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Nationwide Credit, Pheonix, also Georgia


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Hi everyone,

First time poster here!

My wife and I have 4 credit cards that are all overdue. My family is supported by our small family business, which was doing very well until current economy. No we have combined credit cards debts of about $150,000.

My 2 United Air Visa Cards (business and personal) have been given over to collection. My business Visa is being handled by Nationwide Credit with a Pheonix number. I have different people calling me at home and business. Sometimes they call 3 or 4 times in a row at the same number!!

The couple of times I did speak with them... the guys won't tell me their last name (seems like they use aliases) and wont even give me their address.

They have now called my former receptionist at her home (who was an additional user of card) but hasn't worked for me for over a year. They told her they will be holding HER responsible. They have gone as far as to call my mother in law at her home (who may have been an additional user some time back) They spoke to her very aggressively saying SHE owes them the money, which is ridiculous.

They have now called my accountant (I have no idea how they have found out her name) and told her that I have committed "fraud" in that I opened the credit card knowing I wouldn't be able to pay. They asked my accountant for inventory information on my Company, which she didn't provide. They also told my accountant that they would like to serve me with a subpoena and are looking for a place to serve it.

The big problem now is that I am in the business of luxury goods (which has suffered more than others in this economy) and the people they are calling (former receptionist, Mother in Law) are actually clients of mine now. They are completely ruining my reputation and causing me to loose clients.

I would like to settle the debt but have zero funds to work with right now.

Please give me advice if you have any experience with these kinds of cases.

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With all due respect to the posters here (who offer great advice), I would suggest that your best course of action would be to hire an attorney to represent you in this – a good attorney can give you advice about what you should/shouldn’t do; what you should/shouldn’t say to these people as well as “re-direct” a lot of the heat off of you and your family.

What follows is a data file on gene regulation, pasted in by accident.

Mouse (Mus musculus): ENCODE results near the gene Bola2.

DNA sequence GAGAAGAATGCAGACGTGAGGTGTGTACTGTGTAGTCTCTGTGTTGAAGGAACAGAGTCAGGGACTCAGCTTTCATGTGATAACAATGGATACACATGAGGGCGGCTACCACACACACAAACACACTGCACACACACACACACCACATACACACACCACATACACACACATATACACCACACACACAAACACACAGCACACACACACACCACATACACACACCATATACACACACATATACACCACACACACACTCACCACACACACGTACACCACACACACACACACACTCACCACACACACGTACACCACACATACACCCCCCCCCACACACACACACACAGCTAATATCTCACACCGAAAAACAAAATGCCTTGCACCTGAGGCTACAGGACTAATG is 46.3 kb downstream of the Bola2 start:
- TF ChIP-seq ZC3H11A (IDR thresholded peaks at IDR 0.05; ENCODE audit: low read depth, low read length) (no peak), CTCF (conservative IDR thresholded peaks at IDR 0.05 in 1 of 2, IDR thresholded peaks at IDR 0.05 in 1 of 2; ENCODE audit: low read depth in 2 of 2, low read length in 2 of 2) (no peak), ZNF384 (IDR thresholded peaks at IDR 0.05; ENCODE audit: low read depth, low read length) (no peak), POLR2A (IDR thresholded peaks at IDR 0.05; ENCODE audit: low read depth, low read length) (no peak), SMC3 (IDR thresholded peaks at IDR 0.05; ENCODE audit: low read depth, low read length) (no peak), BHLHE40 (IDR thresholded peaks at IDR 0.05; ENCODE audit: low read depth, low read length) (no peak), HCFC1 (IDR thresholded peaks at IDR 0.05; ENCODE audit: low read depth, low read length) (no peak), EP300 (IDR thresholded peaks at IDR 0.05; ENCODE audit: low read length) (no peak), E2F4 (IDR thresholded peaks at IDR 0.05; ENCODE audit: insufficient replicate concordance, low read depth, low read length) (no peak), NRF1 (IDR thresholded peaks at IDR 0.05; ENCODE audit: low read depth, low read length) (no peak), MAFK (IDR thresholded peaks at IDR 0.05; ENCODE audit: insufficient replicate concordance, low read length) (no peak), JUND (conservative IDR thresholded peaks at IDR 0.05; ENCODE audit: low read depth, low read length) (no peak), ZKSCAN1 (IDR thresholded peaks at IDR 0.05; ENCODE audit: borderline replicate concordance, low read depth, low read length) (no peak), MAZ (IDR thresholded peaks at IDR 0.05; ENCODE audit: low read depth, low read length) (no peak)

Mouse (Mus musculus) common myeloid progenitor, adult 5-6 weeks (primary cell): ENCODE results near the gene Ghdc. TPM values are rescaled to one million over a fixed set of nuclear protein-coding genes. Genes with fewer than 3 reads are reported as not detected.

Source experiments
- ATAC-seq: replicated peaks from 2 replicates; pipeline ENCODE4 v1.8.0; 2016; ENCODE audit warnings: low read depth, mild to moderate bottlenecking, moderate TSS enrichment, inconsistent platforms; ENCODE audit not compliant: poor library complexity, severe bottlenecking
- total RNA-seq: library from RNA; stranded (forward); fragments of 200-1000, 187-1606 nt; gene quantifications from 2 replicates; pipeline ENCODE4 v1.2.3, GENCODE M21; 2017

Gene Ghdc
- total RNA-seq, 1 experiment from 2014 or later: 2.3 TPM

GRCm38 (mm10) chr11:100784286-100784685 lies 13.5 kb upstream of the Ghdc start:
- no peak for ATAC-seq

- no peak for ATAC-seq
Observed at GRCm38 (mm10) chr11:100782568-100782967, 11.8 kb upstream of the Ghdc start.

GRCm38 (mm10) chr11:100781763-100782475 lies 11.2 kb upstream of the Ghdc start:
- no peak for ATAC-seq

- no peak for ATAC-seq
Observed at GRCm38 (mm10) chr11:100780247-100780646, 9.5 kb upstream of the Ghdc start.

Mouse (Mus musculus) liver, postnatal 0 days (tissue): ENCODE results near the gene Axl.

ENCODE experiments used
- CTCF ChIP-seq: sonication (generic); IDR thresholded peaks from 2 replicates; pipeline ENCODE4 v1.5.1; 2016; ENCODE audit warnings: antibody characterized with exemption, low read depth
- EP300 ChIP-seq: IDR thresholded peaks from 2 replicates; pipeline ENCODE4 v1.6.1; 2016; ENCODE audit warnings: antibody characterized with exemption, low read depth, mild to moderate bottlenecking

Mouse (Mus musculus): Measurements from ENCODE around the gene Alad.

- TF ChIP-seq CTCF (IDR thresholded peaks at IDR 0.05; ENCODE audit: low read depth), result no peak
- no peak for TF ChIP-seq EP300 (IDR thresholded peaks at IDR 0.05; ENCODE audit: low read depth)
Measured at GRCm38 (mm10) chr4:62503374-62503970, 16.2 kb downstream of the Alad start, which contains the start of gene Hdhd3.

You have a very large debt, most of which seems to be either directly or indirectly business related which puts this in a very different ballpark than consumer debt and the FDCPA. Original creditors and/or their collectors have far more latitude to make your life miserable than does a typical collector attempting to collect a purely consumer debt. That is not to say that they can do “anything” but they have far less restrictions on their actions.

I think, were I you, I would write a simple, direct letter to your clients and/or anyone else currently or formerly connected with your business – be up front and explain to them what is happening and ask them to support you while you work through this process by refusing to discuss anything with these people (in other words, if they call, either don’t answer or politely hang up the moment they realize who they are talking with).

If you can generate some decent income or get your business back on track then you may be able to work through this; if not, then bankruptcy may be your only option...with this much debt on the line, I’ve no doubt they will sue you eventually (and let’s face it, they will almost certainly win).

I wish I had better news for you.

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Robert thanks for your advice. Couple of questions:

1. Why would collectors have more legal latitude when dealing with a business credit card?? I would assume they have to abide by same rules?? yes they can try and sue my business but besides that... I don't see the difference.

2. I've heard of lawyers who charge by the hour and others who charge as percentage of the savings they can negotiate. The collector is already offering 35K over 5 years on a 56K credit card balance. Cant I play hard ball with them w/o having to pay additional costs to lawyers??

I really appreciate your opinion.

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1. The answer to question one is that most of the Federal laws (predominately the "Fair Debt Collection Practices Act") only regulate third-party collectors (not original creditors) and apply only to consumer debt (not business debt). Business debt is simply a whole different animal than consumer debt -as to why Congress did it that way; I could only guess.

There are some states that extend protections for consumers to also regulate original creditors but very few. If there are any states that regulate collections with regards to business debt I'm not aware of them.

2. I strongly advise you to NOT use some "debt counselor" even if they claim they are attorneys...if you are going to get an attorney; get a real one in private practice.

One more thought...any agreement you get with a creditor should be IN WRITING and make sure you can afford the agreement...you won't be doing yourself any favors at all if you make a "great" agreement that you can't afford to keep up with.

Also, just because the FDCPA doesn't apply that does not mean you have to put up with harassment or that you shouldn't properly vet any collector...you have a basic right to know that a collector actually has the authority to act on behalf of the creditor, etc.

You need to stay in control...don't act out of fear or desperation.

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